Scheduling Time to Smell the Roses

Onalee Erickson, Administration Intern, Southwest Health

Do you ever feel like the day gets away from you?

While it’s true that everyone has the same 24 hours every day, priorities differ for every person. While some may prioritize sleep, cooking elaborate meals, exercising, or relaxing, having an established routine is the best way to optimize your schedule, no matter your priorities.

Creating a routine that you can lean on and follow daily can positively affect your mental and physical well-being, helping you have a positive mindset and be better prepared for the day.

What should be built into your routine?

According to most doctors’ recommendations, you should factor in getting at least 7 to 9 hours of sleep per night. Add your work hours, commute time, and any other specific time-bound responsibilities like picking your kids up from daycare or school. You’re left with time to do everything else like cooking, cleaning, exercising, eating, etc.

If you’ve ever felt like the day just happens without you getting what you need done, it might be time for you to reevaluate how you spend your time. If you’ve never time-blocked or leaned on a daily routine, below is a basic outline to help you get started.

Step 1: Evaluate your basic needs that have to happen every day. This does not include things you’d like to accomplish but absolutely necessary tasks, like eating breakfast or dinner.

Step 2: Establish activities that bring you joy. The key to a sustainable routine is to make it enjoyable and something you can see yourself doing every day. If you create time to do what makes you happy, you’re more likely to stick to it. Not sure what this might look like?

  • Read your new book for 20 minutes
  • Walk your dog around the neighborhood during sunset
  • Drink your coffee in silence in the morning
  • Listen to your favorite music or podcast without multitasking

Step 3: Set small goals that you would like to accomplish. This will look different for everyone, but for some, it could mean waking up on a consistent schedule, working out a few times a week, or preparing healthy meals to enjoy throughout the week.

Step 4: Attach a time to each activity you have listed above. For example, if your goal is to have your house picked up every day, add that to your schedule for 30 minutes before bedtime rather than picking up throughout the day. Using this model, you have an allotted set time to finish this task, and you’re not spending too much time focused on one thing.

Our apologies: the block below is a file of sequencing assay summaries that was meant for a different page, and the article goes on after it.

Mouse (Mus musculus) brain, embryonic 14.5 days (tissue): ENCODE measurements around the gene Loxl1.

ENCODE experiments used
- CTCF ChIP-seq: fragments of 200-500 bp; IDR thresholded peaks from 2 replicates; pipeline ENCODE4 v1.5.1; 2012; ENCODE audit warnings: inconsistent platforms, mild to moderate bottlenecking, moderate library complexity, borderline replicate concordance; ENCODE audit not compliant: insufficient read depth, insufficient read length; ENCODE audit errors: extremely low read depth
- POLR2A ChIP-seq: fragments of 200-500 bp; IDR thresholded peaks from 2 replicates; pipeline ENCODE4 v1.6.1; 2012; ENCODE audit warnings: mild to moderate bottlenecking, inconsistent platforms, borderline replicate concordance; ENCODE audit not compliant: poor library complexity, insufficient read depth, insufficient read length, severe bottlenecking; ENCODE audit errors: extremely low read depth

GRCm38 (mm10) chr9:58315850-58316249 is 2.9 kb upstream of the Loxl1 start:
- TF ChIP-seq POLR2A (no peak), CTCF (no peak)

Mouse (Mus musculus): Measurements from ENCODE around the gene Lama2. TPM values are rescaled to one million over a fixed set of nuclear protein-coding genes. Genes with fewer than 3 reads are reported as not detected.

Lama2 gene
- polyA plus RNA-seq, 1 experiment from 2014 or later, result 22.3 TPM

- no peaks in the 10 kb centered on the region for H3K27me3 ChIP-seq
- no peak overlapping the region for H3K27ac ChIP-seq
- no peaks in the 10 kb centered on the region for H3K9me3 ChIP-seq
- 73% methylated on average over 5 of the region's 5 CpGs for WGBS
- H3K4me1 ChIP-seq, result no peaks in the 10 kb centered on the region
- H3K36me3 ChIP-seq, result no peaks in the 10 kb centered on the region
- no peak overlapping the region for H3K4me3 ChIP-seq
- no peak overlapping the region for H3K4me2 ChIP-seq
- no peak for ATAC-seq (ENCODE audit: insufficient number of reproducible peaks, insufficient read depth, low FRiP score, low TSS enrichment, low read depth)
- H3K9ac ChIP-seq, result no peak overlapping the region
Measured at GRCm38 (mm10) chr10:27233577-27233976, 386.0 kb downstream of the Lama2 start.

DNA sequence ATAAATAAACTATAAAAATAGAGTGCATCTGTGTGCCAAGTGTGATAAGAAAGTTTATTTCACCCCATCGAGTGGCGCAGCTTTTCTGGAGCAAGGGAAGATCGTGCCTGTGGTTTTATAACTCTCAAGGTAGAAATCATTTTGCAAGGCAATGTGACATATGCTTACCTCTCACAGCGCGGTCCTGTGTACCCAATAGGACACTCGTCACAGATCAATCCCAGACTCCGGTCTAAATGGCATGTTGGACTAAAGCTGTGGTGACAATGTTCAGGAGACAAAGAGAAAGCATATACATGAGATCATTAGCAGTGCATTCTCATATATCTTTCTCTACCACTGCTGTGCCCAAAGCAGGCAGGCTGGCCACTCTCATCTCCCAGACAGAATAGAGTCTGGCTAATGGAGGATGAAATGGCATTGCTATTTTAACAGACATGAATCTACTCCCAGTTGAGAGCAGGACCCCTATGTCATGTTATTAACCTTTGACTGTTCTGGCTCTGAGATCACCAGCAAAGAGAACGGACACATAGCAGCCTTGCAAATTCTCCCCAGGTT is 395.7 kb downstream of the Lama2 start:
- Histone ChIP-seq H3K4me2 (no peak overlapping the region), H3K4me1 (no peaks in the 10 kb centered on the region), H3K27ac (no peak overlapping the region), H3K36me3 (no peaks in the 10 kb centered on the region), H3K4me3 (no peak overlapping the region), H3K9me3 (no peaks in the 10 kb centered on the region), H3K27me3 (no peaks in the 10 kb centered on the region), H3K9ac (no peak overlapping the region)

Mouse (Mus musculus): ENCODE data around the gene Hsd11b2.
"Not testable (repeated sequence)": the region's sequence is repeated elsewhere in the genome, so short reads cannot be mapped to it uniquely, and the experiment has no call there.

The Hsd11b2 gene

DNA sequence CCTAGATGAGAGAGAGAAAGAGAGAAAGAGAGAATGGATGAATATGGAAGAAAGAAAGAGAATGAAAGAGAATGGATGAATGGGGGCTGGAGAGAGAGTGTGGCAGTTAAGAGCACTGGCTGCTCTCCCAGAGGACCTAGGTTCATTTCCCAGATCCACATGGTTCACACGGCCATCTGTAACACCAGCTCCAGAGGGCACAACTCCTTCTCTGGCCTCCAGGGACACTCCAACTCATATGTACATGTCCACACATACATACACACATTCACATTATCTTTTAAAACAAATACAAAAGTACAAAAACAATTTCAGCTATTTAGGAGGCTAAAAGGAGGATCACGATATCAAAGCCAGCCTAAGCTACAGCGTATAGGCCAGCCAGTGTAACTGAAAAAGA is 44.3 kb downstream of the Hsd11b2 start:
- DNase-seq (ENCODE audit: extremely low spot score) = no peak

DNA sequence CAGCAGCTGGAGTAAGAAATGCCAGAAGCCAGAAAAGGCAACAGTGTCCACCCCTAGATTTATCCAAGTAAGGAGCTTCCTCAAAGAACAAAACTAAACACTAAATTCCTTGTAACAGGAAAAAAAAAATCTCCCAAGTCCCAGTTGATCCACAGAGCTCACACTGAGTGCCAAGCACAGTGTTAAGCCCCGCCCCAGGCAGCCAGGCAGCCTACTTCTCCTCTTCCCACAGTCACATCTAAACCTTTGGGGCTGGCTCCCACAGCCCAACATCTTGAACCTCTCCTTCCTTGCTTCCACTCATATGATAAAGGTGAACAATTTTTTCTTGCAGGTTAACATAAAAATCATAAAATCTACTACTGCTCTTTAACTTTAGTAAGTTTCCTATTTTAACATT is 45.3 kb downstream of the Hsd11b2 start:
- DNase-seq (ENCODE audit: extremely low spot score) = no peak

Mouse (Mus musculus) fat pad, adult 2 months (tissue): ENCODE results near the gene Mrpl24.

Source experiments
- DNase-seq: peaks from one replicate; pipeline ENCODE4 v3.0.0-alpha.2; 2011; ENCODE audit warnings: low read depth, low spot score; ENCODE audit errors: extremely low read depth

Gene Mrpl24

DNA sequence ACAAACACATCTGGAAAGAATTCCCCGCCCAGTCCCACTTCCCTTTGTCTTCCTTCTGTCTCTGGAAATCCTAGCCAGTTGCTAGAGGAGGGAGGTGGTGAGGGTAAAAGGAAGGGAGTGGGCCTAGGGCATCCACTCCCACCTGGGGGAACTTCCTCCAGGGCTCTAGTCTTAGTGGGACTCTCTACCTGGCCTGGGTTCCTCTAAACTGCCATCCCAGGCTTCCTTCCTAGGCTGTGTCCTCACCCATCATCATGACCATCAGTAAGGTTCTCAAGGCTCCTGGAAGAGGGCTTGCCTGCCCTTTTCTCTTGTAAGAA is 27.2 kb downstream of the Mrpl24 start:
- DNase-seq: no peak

Step 5: Layout out a plan and write it down. If you’ve never been a routine person, this new plan may feel foreign for the first couple of days or even a week! But if you write down your plan and stick to it for a while, it will begin to feel more natural.

When scheduling time, be as accurate as possible with the time it will take to complete each task. Stick to the schedule! Once something is scheduled, do not change it to the best of your ability. This allows you to keep intentionally acting toward your goals.

It’s important to remember that every day has different celebrations and dilemmas. Making sure to intentionally schedule time to bring joy and happiness into your own life can increase positivity and patience.

Research has consistently shown that routines can play an essential role in mental health, helping people better manage stress and anxiety. Having a regular routine can help you:

  • Lower stress levels
  • Form good daily habits
  • Take better care of your health
  • Feel more productive and focused

You may have noticed a considerable shift happening. The focus on the day is moving from the traditional “9 to 5” to a balanced work/life. Remember to choose happiness over completion as the school year is quickly approaching with even more responsibilities and shorter days.

One path towards creating intentional joy is treating it like your other tasks. If you have a long to-do list with items you’re not particularly looking forward to completing, add a few tasks that make you happy.

  • If you have a long list at the grocery store, add flowers or your favorite drink to that list.
  • If you need to walk the dog, choose a path with pretty landscaping so you can enjoy the view.
  • If you need to wake up extra early, set your alarm to be your all-time favorite song.

Reframing your mindset from “these are tasks that I have to complete”; “this is something I get to do”, can help you find more joy in the day-to-day.

Stopping to smell the roses is an excellent practice to take a break from an overwhelming everyday life. During times of great stress, however, maintaining structure and routine can help you feel more organized and in control. Having a routine can be helpful at any time, particularly if you are trying to establish healthy habits, but these routines can be particularly important when aspects of your life feel uncertain. The disruptions caused by the COVID-19 pandemic and changing economy have dramatically altered many people’s normal routines, which makes it that much harder to cope with the stress that people are feeling.

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